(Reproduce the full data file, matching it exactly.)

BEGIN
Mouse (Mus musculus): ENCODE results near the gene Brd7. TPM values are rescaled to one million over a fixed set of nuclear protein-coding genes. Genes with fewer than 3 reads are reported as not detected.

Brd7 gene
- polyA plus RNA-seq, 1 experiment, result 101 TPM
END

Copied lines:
Mouse (Mus musculus): ENCODE results near the gene Brd7. TPM values are rescaled to one million over a fixed set of nuclear protein-coding genes. Genes with fewer than 3 reads are reported as not detected.

Brd7 gene
- polyA plus RNA-seq, 1 experiment, result 101 TPM